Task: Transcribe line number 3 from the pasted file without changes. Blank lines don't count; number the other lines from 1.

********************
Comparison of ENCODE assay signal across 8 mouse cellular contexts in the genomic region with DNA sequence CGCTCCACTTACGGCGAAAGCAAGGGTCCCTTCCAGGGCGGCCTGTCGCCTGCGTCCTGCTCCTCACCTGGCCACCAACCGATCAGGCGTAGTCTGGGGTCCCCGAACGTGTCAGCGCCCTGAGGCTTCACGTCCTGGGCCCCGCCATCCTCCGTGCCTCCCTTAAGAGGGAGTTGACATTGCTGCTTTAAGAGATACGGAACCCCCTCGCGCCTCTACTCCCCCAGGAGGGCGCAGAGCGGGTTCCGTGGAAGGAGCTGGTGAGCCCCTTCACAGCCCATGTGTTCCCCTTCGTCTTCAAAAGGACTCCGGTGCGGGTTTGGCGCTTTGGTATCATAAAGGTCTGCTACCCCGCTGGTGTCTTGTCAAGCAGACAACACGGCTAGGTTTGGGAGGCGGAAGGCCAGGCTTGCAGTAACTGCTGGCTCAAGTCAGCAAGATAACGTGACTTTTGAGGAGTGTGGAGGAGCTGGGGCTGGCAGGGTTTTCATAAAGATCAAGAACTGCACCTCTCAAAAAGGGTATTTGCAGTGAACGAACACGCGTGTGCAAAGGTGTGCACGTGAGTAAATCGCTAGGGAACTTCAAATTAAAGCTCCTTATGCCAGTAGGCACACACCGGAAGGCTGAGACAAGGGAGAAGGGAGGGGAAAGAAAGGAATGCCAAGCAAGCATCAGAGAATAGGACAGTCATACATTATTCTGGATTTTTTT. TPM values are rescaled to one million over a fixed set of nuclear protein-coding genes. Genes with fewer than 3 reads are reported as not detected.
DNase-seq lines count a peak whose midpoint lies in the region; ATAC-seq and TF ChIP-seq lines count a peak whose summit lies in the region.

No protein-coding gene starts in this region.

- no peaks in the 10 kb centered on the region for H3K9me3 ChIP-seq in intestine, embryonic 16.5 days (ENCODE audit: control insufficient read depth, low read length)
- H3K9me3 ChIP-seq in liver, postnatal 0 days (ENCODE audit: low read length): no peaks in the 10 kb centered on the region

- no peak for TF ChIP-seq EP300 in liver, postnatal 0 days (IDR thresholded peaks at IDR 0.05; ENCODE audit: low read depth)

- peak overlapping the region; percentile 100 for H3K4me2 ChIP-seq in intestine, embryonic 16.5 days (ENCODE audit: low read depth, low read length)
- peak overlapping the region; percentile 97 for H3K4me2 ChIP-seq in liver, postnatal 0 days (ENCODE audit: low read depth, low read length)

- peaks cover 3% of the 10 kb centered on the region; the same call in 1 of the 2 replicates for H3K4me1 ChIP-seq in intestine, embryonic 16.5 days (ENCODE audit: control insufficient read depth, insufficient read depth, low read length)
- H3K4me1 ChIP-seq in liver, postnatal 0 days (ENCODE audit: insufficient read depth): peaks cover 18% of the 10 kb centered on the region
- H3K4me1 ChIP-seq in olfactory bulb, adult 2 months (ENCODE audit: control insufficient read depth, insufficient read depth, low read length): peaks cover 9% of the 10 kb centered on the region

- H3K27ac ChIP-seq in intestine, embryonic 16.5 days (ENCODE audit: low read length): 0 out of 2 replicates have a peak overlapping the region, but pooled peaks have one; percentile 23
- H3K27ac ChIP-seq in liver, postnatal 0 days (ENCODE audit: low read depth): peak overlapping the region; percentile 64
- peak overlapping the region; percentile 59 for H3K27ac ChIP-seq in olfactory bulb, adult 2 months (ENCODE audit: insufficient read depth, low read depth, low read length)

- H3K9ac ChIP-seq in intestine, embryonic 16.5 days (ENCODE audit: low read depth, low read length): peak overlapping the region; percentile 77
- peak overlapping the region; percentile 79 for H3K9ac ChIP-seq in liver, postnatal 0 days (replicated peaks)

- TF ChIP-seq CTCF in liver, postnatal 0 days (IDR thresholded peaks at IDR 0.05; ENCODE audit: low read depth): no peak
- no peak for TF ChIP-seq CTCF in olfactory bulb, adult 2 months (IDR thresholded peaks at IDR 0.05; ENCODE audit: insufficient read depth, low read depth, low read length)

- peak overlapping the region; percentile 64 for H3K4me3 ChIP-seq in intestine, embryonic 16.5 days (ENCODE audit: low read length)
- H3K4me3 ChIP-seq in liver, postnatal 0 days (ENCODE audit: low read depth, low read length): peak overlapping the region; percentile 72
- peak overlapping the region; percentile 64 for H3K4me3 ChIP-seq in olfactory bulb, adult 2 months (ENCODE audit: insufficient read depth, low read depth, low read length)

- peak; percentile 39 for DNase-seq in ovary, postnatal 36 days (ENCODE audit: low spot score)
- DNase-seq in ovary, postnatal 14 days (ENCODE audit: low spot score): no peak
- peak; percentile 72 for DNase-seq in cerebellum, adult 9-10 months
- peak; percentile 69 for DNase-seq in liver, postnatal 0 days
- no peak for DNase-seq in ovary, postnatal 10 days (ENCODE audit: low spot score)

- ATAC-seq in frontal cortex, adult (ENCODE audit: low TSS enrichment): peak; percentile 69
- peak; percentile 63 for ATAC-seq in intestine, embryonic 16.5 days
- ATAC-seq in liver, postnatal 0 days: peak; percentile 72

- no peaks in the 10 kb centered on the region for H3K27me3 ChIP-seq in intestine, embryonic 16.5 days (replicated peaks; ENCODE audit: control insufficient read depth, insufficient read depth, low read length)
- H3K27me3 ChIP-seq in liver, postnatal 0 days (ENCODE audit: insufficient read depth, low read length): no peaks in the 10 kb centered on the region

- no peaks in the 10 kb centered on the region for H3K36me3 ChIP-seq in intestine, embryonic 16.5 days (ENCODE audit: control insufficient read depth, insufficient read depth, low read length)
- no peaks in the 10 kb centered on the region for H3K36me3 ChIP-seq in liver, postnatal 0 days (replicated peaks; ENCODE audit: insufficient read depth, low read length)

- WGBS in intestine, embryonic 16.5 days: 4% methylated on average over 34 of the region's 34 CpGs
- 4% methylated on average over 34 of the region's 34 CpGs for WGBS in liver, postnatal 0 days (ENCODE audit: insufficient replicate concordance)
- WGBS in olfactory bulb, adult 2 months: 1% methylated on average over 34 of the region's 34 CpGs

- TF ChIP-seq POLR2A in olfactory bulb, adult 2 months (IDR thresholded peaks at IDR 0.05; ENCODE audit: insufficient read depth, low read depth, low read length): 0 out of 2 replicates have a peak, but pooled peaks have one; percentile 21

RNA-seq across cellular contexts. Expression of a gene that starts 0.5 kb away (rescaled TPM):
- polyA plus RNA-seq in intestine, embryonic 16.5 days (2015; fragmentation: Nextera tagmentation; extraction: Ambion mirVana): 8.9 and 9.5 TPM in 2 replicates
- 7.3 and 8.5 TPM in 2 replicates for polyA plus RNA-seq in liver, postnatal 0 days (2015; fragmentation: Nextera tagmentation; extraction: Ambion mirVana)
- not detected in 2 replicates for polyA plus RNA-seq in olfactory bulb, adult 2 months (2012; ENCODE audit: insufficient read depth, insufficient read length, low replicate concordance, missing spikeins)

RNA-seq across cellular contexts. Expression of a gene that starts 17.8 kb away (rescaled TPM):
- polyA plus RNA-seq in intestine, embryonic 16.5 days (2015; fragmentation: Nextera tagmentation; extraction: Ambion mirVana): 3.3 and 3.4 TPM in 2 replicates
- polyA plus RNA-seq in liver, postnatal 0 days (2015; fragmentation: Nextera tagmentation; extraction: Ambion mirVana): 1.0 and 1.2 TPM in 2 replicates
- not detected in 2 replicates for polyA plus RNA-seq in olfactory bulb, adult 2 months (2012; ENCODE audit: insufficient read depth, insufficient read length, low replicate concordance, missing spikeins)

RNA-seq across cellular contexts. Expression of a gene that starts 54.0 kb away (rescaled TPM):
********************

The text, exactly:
No protein-coding gene starts in this region.